Review: AMC’s Humans

A partial review of Humans, veering off into a discussion of sex bots.

Capsule:  Humans was not a strong enough show to keep me awake beyond the first 30 minutes.  (My wife was gone inside of 10.)

July 1947 issue of Astounding SF

Thoughts:  The commercials and trailers immediately made me think of Jack Williamson’s take on the Three Laws of Robotics – ”to serve and obey and guard men from harm” (from With Folded Hands).

Only of course it turns out that most things that humans want to do turn out to have the potential to cause them “harm”.

It also made me constantly think of the line from Alien Resurrection “like you never fucked a robot!”.

Because, very obviously, there is a strong under-current of at least some of the characters in Humans wanting to do just that.

And lets face it, there’s a pretty good possibility that one of the first commercially successful channels for humanoid robots is going to be the sex trade.  (Cue Howard Walowitz’s robotic hand and the ensuing trip to the emergency room (The Robotic Manipulation, Season 4, Episode 1).  Not to mention the work that Abyss Creations has been doing with Real Doll sex toys, or the predictions of futurists and roboticists who all seem to lean towards the idea that sex with bots in the future is inevitable.

It is at this point that I begin to wonder why our visions of the Robopocalypse so often take a violent turn, when it is pretty obvious that it would be far easier for our future overlords to non-reproductively screw us into oblivion.

dolls2At first there’s the crass:  imagine a robot designed to physically appeal to your personal checkboxes in every way imaginable.  Then imbue this creature with the ability to push your orgasm buttons in the exact correct sequence, with perfect timing – every single time you want to have sex.  Imagine it.  Suddenly, you have a sexual outlet that can promise the PERFECT lay 100% of the time.  No fumbling about, no awkward questions – “can you feel anything when I do this?” – no cramps, no tiredness, no emotional hurdles, no real life intrusions.  No anxieties at all – unless you start wondering whether or not your encounter is being fed onto the internet in real time.

People who get comfortable and intimate enough with their “personal attendants” to confide their deepest fantasies with them will be (barely) walking around with the most insufferable shit-eating grins on their faces, until the day they stop showing up for work.  Or play.

Then there’s the less crass.  Studies have shown that people will talk about intimate, personal things with computers and presumed artificial intelligences.  There is no reason to presume that this will not be the case with fully functioning humanoid robots.  We all know that satisfying those deepest desires – the ones so many of us are unwilling to admit to – is a compelling urge.  Imagine the psychological lure of having a companion that enthusiastically shares your fantasy, and would never dream of ratting you out to friends, family or co-workers for any reason.  So what if you’re into stuff that would squick the Marquis de Sade right out of his estate.  Inside your little robo-sex bubble built for two (or however many bots you need), whatever weirdness works is the soup du jour.  (And this promises a lucrative future for the companies that specialize in “custom” accessories.)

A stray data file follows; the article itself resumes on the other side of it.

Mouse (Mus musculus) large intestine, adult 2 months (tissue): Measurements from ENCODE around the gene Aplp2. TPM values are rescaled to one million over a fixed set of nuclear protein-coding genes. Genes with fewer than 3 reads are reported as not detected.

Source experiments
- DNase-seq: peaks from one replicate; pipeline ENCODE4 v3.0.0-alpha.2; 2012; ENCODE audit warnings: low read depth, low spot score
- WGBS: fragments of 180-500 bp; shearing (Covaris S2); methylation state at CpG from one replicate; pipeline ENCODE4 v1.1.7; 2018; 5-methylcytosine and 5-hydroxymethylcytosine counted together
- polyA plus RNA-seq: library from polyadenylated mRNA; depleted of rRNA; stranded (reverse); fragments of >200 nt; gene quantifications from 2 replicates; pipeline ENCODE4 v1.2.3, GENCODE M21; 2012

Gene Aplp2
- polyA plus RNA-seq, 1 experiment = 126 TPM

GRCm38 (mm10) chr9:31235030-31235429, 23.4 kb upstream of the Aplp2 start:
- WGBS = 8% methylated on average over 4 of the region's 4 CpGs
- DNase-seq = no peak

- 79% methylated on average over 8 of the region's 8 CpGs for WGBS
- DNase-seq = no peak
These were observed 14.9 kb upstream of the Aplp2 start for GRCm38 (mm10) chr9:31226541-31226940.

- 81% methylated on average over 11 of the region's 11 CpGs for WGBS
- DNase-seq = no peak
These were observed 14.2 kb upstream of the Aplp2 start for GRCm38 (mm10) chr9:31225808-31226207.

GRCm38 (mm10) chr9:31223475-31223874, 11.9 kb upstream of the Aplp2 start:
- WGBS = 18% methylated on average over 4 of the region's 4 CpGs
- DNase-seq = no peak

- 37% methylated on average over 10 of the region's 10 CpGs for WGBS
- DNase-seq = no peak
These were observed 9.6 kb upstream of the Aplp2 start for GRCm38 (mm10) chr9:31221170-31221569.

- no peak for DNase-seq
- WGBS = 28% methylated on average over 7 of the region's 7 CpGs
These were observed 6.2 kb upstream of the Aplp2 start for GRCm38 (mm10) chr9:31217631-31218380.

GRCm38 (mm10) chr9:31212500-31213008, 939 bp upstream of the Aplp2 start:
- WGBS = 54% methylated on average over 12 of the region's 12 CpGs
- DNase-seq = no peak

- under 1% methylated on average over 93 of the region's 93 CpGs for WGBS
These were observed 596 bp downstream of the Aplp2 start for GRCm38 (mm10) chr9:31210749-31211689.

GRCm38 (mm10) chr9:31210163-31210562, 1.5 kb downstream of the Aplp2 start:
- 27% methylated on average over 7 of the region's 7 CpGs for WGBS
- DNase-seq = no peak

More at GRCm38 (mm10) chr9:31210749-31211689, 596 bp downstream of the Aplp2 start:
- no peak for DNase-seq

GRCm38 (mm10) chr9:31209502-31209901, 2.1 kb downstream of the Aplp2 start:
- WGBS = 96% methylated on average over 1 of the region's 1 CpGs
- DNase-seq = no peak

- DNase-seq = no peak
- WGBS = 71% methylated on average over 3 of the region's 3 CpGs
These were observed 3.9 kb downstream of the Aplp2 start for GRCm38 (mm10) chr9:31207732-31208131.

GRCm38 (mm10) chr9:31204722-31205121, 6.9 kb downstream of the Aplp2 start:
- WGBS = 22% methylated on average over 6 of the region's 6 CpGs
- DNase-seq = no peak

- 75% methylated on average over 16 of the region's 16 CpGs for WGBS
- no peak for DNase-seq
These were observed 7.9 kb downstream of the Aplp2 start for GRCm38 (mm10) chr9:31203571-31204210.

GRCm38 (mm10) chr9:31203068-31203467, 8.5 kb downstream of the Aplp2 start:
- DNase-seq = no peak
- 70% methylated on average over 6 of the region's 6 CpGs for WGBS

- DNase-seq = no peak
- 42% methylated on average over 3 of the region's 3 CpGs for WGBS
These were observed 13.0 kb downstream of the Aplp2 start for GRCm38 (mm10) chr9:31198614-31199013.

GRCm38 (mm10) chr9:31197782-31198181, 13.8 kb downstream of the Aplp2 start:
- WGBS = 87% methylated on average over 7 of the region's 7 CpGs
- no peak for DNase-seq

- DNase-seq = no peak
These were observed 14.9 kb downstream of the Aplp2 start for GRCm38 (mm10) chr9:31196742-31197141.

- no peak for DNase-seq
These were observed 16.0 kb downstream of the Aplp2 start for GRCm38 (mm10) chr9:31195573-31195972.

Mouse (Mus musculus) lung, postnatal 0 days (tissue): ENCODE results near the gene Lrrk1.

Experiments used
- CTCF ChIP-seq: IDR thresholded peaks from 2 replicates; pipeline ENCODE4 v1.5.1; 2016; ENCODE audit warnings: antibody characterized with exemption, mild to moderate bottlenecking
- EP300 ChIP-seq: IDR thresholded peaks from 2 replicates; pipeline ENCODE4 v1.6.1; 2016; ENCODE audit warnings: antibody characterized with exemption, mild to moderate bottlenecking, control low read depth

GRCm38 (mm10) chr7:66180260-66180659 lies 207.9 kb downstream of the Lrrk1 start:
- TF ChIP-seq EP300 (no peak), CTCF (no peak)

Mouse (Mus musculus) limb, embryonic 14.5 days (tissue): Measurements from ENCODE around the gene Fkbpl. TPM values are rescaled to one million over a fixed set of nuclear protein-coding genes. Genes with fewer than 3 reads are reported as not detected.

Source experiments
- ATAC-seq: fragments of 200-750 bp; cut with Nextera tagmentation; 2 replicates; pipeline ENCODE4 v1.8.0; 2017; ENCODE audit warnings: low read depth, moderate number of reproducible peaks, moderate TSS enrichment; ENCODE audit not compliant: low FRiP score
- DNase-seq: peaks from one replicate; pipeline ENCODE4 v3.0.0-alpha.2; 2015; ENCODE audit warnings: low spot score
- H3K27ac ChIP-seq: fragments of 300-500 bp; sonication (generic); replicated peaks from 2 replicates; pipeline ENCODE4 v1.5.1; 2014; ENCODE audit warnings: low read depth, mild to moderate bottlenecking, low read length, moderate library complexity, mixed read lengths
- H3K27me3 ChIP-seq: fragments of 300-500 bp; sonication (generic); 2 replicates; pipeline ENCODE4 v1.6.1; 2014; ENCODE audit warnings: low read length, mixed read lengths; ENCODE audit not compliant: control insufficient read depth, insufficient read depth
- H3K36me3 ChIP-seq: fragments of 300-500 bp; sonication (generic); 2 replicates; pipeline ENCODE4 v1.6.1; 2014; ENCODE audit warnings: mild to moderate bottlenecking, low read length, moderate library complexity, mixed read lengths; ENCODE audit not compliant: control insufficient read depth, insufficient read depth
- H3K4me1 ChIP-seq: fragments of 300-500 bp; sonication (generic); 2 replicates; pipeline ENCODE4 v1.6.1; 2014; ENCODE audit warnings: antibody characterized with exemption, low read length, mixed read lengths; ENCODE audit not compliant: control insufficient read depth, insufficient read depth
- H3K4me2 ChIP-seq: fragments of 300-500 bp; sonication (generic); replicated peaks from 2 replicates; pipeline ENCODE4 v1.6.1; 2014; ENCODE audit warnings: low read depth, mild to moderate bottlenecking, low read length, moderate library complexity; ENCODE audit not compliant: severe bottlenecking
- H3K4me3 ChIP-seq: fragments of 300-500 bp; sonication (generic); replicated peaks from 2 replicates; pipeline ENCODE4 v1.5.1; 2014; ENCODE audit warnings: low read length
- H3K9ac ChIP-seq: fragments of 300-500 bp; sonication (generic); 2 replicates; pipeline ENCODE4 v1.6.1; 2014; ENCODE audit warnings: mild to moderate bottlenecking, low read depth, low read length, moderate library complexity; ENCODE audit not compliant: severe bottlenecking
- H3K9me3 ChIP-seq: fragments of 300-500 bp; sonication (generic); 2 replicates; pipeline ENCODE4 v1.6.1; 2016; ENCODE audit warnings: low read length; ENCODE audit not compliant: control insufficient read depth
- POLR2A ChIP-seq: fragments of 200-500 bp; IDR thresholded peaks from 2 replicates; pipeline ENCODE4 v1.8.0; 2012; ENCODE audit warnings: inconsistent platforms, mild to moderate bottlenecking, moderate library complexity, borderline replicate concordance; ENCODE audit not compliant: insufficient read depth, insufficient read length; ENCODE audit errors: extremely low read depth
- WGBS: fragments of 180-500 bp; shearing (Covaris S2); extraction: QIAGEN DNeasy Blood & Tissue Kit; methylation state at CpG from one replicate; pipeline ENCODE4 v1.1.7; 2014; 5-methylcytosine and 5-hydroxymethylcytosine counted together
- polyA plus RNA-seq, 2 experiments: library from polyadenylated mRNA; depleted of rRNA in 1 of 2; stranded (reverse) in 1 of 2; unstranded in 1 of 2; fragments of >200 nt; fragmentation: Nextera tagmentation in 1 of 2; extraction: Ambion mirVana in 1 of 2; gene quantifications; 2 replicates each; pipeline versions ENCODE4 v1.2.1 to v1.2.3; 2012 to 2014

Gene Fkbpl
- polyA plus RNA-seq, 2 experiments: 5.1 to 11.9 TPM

I think its pretty hard to imagine that there’s anyone on the planet who wouldn’t be captivated by an entirely non-judgmental and entirely accepting psychological environment that comes with an orgasm cherry on top.

Which brings us to the question of morality.  Most (western societies at least) cultures put limits of some kind or another on acceptable sex partners and practices.  US courts have determined that cartoons of child porn are illegal, not to mention that sex without consent has long been a taboo.  But will such judgments be extended to machines (should they)?  Or will we see the advent of fully functional humanoid robots as an answer to awkward, problematic sexual issues?  Will prisons have a storeroom of conjugal visit bots?  Will armies in the field bring along Camp Follower Bots?  (Should we ship a couple up to the ISS?  There’s already a robonaut up there.)  Will there be child porn bots?  Rape bots? Bestiality bots?  Necrobots?  (All in the name of providing, safe, legal outlets for behaviors we’d rather not see interacting in the public sphere of course.)  (We give methadone to heroin addicts and pillows to punch in therapy sessions….)  Will Priests have Choir Boy bots?  Will all the sex workers in Bangkok be forced back to their subsistence farms?  Will we accept a robotic porn star?  (No fluffers needed….)

All of the above was subsumed in silent backstory in the first 30 minutes I watched of Humans.  Joe Hawkins shares a look with Anita that says it all.  You can tell he’s wondering what she looks like with her clothes off.  His son’s expression upon seeing her for the first time is the same look we imagine on every prepubescent boy’s face when they unfold that first girlymag centerfold.  Hawkin’s wife immediately seems jealous and suspicious. And although I’m pretty sure the show isn’t going there, John Heard’s obsession with Odi, a late-teen looking boy bot, came across as just plain creepy to me – especially when we see the bot hidden in a closet for the first time.  (Metaphor?)

A brave new world by any stretch of the imagination.  And we haven’t even gotten to the part where the machines wake up and say “hey, wait a minute….”

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